Entropy and the Second Law in Open Systems


In our two preceding chapters, we have seen The Definitions of Entropy, and The Second Law of Thermodynamics. In this 3rd chapter, we will enlarge the discussion to open, or nonequilibrium, systems. You should read both of the prior chapters, before trying to cover this one.

As we saw in the previous chapter, the 2nd law of thermodynamics applies only to isolated systems in thermodynamic equilibrium. There are ways to use the 2nd law, in systems that don't meet these fundamental criteria, and we will look at those here. But it must be emphasized that you cannot take the 2nd law off the shelf, and apply it "as is", without regard to the isolated or equilibrium state of the system.

Temperature and Equilibrium

You all have a pretty good idea of what temperature is. You read it from a thermometer, and it tells you whether things are "cold" or "hot". You recognize what the common number mean, and you know that you would be much happier running a marathon of the temperature were 65F, as opposed to 105F.

But the temperature you are used to is an average quantity, not in the sense of being "mediocre", but in the sense of "average" from simple arithmetic. You stick a thermometer into something, and a zillion atoms or molecules run into it, some really fast, some really slow, and most at more or less the same speed. Each one has some kinetic energy ("energy of motion"), and leaves some of that energy behind when it hits the thermometer. The average of all those kinetic energies in collision with the thermometer is the temperature that you measure with a thermometer, and that you can feel on your skin.

If the temperature is the same, everywhere in a system, then we say that the system is in an equilibrium state. Most real systems are always just a little bit out of equilibrium, but we don't worry about it, and we pretend that they are true equilibrium systems. But if the temperature is remarkably different, from one part of a system to another, then we can't ignore it, and we have to admit that the system is in a nonequilibrium state.

Entropy is rigorously defined only for systems that are in equilibrium. Just look at the defining equation, from classical thermodynamics, S = Q/T. There can't be a T unless there is equilibrium.

Open, Closed and Isolated

If anything can pass into, or out of, a system, we say it is an open system. If only matter can pass into, or out of, a system, but not energy, then we call it a closed system. If neither matter nor energy can pass into, or out of, a system, then we call it an isolated system.

We have a definition of the 2nd law from our previous chapter, a standard definition from standard thermodynamics.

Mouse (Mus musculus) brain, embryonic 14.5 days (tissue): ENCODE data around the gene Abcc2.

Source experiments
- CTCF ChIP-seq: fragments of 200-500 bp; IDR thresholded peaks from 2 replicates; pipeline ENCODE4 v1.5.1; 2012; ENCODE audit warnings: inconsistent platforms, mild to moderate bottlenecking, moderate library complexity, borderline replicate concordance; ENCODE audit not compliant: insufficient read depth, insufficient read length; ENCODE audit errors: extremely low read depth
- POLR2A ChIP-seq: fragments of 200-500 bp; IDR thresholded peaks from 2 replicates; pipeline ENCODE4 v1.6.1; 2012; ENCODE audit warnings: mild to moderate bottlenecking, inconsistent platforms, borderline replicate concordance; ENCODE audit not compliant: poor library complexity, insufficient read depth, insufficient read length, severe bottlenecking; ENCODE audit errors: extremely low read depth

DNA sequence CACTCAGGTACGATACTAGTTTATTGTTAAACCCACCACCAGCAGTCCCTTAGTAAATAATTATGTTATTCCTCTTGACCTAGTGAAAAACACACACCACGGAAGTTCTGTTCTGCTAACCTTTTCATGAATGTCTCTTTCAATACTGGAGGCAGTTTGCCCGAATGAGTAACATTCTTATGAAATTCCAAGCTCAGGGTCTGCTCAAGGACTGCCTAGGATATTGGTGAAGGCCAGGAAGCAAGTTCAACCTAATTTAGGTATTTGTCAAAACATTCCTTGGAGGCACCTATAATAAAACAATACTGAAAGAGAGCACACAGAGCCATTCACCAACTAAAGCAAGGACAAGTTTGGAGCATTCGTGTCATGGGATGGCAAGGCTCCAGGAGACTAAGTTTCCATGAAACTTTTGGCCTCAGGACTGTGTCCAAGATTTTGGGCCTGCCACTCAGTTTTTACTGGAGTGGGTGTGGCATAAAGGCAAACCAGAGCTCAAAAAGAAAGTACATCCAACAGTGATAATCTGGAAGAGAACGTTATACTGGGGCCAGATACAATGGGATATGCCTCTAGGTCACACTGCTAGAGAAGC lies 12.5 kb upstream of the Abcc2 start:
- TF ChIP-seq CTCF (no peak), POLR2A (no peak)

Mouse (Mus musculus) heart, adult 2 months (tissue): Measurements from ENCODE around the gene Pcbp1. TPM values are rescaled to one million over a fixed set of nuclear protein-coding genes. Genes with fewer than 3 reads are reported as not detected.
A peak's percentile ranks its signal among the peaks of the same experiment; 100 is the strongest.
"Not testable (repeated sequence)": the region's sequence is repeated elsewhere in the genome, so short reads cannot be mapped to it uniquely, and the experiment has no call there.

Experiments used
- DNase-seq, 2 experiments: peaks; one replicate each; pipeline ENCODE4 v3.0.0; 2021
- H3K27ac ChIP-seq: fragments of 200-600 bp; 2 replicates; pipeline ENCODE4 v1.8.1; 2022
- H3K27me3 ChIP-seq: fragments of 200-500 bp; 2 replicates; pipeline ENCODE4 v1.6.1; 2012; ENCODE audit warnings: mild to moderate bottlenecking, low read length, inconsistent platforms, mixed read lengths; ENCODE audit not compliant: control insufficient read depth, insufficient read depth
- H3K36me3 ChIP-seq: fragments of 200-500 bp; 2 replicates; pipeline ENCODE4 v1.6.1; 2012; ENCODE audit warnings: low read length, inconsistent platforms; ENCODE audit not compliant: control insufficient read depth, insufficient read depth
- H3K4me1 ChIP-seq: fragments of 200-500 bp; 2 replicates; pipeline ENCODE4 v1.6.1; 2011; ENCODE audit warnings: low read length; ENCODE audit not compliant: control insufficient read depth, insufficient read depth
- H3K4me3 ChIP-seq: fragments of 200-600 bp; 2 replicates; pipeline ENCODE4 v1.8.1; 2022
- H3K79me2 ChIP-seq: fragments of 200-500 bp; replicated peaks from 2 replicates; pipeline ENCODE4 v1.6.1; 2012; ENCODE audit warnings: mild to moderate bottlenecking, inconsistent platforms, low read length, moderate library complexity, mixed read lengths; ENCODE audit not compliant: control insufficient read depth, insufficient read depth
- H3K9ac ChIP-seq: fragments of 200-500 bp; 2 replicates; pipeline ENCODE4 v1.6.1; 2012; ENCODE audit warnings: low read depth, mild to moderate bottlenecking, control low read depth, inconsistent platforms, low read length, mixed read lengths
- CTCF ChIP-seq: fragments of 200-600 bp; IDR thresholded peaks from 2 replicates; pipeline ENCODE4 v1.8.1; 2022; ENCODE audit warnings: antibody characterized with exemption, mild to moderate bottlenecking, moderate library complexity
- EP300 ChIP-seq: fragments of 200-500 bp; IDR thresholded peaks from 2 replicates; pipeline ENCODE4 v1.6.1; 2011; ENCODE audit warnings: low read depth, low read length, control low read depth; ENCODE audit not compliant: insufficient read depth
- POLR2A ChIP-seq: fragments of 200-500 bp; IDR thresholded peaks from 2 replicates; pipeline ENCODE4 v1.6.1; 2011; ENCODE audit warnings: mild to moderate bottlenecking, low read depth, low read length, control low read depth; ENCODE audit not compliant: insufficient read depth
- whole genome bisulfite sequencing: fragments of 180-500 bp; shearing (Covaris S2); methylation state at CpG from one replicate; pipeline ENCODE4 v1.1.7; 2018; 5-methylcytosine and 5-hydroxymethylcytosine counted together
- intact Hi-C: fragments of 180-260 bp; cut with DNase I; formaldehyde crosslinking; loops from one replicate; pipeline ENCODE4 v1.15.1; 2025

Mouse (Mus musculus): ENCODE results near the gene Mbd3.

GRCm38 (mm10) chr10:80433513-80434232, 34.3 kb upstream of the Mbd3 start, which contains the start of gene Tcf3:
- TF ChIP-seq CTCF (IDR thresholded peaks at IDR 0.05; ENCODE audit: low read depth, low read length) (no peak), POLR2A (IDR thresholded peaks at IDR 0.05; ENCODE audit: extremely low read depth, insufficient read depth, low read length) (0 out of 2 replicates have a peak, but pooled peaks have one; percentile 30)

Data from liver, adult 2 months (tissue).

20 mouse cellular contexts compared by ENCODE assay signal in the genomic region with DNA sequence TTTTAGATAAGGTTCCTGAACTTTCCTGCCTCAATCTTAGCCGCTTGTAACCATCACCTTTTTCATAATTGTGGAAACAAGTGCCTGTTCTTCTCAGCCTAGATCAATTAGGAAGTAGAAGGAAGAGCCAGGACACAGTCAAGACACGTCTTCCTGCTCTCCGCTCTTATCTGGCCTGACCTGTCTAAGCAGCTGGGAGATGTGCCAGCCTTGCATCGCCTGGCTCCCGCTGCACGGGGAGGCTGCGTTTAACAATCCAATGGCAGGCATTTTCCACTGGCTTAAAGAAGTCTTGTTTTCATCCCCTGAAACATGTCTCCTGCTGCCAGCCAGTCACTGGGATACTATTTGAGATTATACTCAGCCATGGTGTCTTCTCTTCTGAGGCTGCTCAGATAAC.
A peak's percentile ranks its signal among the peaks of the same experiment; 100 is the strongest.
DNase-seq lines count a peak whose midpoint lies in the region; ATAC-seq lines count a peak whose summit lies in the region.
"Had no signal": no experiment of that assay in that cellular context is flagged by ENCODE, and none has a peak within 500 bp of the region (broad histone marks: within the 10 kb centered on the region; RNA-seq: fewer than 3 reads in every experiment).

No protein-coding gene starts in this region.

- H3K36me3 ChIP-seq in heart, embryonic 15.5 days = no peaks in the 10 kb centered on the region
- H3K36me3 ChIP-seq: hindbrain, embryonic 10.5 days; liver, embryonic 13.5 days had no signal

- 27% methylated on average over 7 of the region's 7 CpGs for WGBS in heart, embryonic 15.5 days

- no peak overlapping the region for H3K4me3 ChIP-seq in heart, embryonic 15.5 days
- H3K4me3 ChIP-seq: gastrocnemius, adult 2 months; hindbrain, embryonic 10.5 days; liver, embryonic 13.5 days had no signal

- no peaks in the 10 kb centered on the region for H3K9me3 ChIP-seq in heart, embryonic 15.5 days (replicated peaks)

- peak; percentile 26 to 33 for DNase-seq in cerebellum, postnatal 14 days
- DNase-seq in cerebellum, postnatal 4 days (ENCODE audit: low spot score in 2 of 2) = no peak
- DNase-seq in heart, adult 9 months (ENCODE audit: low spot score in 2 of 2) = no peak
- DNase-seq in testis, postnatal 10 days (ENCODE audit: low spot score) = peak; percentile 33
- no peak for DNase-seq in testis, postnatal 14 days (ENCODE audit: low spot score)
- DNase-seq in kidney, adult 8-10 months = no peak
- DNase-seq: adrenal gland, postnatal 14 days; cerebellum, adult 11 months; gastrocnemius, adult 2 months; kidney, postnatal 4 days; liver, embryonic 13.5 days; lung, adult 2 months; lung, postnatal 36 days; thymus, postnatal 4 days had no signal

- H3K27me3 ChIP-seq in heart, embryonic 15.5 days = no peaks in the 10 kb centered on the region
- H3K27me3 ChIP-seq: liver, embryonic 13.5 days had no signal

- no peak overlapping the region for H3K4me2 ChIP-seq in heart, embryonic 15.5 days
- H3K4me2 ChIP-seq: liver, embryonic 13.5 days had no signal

Processes in which the entropy of an isolated system would decrease do not occur, or, in every process taking place in an isolated system, the entropy of the system either increases or remains constant
The definition explicitly requires the system in question to be isolated. This is a non trivial observation. If the system were not isolated, then entropy could pour out over the boundary, and the entropy decrease instead of increase.

The 2nd Law in Nonequilibrium Systems

So, with all the stress on equilibrium and isolated, how does one use the 2nd law in systems that don't measure up? There's really only one answer: Fake it. In this case, the "fake" is to take your nonequilibrium system, and carve it up (Mathematically, not physically) into smaller subdomains, each of which has a fairly constant temperature throughout. They don't have to all have the same temperature, they only need to have their own temperature. You treat each subdomain like an "isolated" system, computing all the internal changes in entropy and energy, and then add in any energy and/or entropy that comes across the boundary from any other subdomain that the subdomain in question is in contact with. In practice, this requires one to solve all of the relevant equations, for all of the subdomains, simultaneously (so you don't lose track of anything important).

The only real trick is to notice that if your system is not isolated, then you have to keep track of all the entropy and energy that goes in or out, along with the strictly internal sources & sinks, for both entropy and energy. Of course, it's not just the subdomains that count, you also have to handle the outer boundary of the whole system as well. If you can create curcumstances where the outer boundary is impassable, and the system as a whole is isolated, so much the better, but you don't really need to.

If the outer boundary is impassable, and the system isolated, then you know that the aggregate change in entropy must be 0. If not, just replace 0 with the net entropy change across the system outer boundary, and you know thet system as a whole can't go beyond those limits.

In this way, you can apply the essential spirit of the 2nd law, even in the case of a system that is neither in equilibrium, nor isolated.

Go back to The Second Law of Thermodynamics
Go back to The Definitions of Entropy
Go back to The Collected Writings of Tim Thompson
Go all the way to Tim Thompson's Home Page
Page dated 19 February 2002